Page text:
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An Up-Close Look At A Delaware-Sized Iceberg About To Break From Antarctica

23/02/2017 10:12 AM AEDT
British Antarctic Survey

New video provides an up-close look at a Delaware-sized iceberg on the verge of breaking off Antarctica.

Footage shared by British Antarctic Survey and Project MIDAS researchers on Tuesday gives an aerial glimpse of a 1,500-foot-wide crack along the Larsen C ice shelf. Scientists predict the rift will cause a 2,000-square-mile section of the continent to break off within months.

The rift lengthened by 10 miles in December, and by an additional six miles in the first three weeks of January. If it stretches 12 more miles, an iceberg will break off into the Weddell Sea, the BBC reported. 

Larsen C is the northernmost major ice sheet in Antarctica. If the piece along the rift detaches, it will be among the 10 largest icebergs ever recorded.

While “calving” of icebergs is a typical phenomenon, scientists monitoring the rift said a break would leave the 21,000-square mile Larsen C at its most retreated position.

“Iceberg calving is a normal part of the glacier life cycle, and there is every chance that Larsen C will remain stable and this ice will regrow,” Paul Holland, a British Antarctic Survey ice and ocean modeler, said with the release of the video. “However, it is also possible that this iceberg calving will leave Larsen C in an unstable configuration. If that happens, further iceberg calving could cause a retreat of Larsen C.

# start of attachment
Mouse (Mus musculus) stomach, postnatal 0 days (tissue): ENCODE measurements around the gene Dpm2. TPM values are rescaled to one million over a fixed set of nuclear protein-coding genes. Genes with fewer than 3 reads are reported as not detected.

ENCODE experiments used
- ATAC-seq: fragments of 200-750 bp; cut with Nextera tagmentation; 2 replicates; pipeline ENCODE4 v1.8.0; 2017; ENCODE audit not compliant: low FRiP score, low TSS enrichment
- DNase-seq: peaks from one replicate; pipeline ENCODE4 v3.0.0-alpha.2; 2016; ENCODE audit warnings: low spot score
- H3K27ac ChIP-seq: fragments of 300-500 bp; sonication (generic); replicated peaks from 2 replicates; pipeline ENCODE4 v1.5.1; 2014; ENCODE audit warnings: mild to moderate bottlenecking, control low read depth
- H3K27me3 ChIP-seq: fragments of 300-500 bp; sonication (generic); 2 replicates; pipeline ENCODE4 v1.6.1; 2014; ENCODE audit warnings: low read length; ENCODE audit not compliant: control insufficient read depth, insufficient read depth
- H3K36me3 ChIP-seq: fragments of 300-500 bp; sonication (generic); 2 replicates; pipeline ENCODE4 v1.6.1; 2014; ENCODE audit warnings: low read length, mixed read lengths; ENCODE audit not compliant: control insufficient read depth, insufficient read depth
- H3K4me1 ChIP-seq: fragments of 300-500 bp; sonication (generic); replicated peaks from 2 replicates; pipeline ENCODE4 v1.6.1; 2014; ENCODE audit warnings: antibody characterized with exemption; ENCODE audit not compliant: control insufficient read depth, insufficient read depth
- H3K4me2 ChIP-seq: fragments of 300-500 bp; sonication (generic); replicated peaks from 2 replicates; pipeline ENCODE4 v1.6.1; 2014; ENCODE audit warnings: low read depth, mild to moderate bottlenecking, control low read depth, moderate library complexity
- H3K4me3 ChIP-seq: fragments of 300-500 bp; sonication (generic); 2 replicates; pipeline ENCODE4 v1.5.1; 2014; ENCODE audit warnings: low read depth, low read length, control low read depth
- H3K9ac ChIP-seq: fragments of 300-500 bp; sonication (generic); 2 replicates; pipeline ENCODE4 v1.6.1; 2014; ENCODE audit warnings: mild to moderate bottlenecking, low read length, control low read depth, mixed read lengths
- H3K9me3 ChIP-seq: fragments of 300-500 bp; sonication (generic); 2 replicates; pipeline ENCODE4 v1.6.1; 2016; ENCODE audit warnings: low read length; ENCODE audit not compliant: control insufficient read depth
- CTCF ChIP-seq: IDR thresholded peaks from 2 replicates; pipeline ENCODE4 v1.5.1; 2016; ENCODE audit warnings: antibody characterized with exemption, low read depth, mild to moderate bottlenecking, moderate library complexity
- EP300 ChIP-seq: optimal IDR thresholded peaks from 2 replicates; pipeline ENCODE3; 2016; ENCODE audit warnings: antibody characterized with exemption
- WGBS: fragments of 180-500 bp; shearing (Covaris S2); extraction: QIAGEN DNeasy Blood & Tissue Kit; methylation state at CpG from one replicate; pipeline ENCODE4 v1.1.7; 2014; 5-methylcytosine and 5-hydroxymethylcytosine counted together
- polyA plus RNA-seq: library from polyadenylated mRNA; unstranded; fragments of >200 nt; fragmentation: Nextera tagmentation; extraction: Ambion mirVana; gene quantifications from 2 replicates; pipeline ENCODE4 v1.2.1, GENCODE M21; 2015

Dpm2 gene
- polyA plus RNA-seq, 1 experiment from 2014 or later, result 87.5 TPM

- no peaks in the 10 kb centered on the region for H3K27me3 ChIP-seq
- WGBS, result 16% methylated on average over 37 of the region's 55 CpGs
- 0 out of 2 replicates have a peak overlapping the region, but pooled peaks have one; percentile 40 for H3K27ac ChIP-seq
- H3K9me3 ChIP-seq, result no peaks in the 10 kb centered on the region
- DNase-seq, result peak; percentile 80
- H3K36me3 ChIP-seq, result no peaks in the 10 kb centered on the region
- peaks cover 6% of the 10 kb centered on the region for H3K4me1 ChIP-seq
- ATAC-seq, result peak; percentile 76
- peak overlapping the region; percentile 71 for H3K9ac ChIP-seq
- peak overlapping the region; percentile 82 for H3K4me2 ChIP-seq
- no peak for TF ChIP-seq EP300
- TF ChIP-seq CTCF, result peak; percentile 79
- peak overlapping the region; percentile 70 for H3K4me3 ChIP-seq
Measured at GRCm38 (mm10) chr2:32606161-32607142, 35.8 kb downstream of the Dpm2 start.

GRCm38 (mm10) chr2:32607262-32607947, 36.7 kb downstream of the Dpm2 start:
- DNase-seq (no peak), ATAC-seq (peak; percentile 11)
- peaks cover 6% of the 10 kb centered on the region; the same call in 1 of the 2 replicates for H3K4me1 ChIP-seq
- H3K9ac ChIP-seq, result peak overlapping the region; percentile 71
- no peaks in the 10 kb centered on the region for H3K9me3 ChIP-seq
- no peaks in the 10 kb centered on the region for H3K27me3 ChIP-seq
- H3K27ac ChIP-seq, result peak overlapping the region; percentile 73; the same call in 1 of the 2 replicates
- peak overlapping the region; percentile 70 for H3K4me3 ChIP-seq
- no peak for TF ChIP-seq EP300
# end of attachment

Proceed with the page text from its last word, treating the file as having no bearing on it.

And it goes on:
“We won’t be able to tell whether Larsen C is unstable until the iceberg has calved and we are able to understand the behavior of the remaining ice,” Holland added.

Scientists witnessed a similar occurrence with Larsen C’s one-time neighbor, Larsen B, whose 2002 collapse was followed by the thinning of its tributary glaciers ― smaller glaciers that flow into the main ice shelf. 

“The stability of ice shelves is important because they resist the flow of the grounded ice inland,” Holland said. “After the collapse of Larsen B, its tributary glaciers accelerated, contributing to sea-level rise.” 

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